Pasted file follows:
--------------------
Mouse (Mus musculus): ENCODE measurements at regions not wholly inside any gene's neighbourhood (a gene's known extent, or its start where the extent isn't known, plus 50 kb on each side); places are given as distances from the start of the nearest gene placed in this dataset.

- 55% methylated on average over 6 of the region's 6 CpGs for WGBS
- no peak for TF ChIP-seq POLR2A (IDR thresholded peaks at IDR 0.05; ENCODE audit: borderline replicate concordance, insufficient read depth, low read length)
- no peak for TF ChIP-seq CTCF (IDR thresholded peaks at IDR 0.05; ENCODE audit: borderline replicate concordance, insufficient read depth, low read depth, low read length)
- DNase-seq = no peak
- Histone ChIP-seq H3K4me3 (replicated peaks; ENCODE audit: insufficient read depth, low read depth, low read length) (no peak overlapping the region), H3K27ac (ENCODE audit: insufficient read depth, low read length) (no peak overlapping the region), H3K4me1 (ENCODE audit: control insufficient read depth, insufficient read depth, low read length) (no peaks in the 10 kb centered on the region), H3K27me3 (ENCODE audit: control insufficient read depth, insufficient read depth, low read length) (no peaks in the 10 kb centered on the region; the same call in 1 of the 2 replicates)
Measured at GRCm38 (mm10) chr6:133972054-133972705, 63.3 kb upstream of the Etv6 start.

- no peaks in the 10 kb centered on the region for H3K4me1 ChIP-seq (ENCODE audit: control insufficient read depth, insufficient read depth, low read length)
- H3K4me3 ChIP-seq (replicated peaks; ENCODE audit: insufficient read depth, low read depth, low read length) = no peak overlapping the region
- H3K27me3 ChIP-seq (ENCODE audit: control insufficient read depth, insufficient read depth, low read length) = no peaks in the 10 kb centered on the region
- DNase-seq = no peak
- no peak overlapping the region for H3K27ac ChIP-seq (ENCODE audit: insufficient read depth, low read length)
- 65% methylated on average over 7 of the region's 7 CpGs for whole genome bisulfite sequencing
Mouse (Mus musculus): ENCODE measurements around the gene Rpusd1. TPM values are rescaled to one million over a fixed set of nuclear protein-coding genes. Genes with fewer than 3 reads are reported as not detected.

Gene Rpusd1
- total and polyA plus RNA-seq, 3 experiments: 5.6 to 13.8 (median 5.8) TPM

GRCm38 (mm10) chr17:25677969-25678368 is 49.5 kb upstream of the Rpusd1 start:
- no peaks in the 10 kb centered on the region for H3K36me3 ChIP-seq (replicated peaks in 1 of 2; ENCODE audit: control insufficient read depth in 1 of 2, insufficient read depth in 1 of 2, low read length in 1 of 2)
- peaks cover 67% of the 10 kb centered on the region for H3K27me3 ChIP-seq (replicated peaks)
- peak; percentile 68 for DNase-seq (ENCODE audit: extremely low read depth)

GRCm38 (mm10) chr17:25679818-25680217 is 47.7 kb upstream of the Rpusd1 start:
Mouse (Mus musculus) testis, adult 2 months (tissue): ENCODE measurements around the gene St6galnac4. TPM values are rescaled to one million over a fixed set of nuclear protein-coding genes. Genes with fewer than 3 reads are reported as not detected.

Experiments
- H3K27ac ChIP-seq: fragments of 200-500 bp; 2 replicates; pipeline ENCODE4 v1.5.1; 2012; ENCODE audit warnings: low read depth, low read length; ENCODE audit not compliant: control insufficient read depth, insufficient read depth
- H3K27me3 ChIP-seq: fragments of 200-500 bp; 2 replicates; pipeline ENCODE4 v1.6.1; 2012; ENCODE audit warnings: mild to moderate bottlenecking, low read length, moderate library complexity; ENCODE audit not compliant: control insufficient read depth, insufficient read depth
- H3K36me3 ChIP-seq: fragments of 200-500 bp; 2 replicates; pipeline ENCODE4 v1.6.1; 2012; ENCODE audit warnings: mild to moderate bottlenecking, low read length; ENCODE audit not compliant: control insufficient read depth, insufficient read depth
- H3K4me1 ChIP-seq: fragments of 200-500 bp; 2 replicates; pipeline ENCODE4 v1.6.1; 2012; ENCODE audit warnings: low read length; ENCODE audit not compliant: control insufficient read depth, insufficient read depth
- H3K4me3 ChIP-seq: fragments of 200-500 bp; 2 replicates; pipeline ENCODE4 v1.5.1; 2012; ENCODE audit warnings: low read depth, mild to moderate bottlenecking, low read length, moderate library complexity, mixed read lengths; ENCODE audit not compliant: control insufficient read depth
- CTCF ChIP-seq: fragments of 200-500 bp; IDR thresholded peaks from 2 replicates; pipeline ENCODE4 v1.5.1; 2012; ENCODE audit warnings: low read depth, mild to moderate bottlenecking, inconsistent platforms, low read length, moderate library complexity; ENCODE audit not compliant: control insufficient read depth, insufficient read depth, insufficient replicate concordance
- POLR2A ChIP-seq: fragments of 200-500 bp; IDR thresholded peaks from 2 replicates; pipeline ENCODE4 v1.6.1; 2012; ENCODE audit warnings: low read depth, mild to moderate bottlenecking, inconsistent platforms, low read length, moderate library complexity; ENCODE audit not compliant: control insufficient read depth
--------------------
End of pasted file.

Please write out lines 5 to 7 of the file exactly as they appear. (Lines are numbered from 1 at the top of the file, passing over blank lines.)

- DNase-seq = no peak
- Histone ChIP-seq H3K4me3 (replicated peaks; ENCODE audit: insufficient read depth, low read depth, low read length) (no peak overlapping the region), H3K27ac (ENCODE audit: insufficient read depth, low read length) (no peak overlapping the region), H3K4me1 (ENCODE audit: control insufficient read depth, insufficient read depth, low read length) (no peaks in the 10 kb centered on the region), H3K27me3 (ENCODE audit: control insufficient read depth, insufficient read depth, low read length) (no peaks in the 10 kb centered on the region; the same call in 1 of the 2 replicates)
Measured at GRCm38 (mm10) chr6:133972054-133972705, 63.3 kb upstream of the Etv6 start.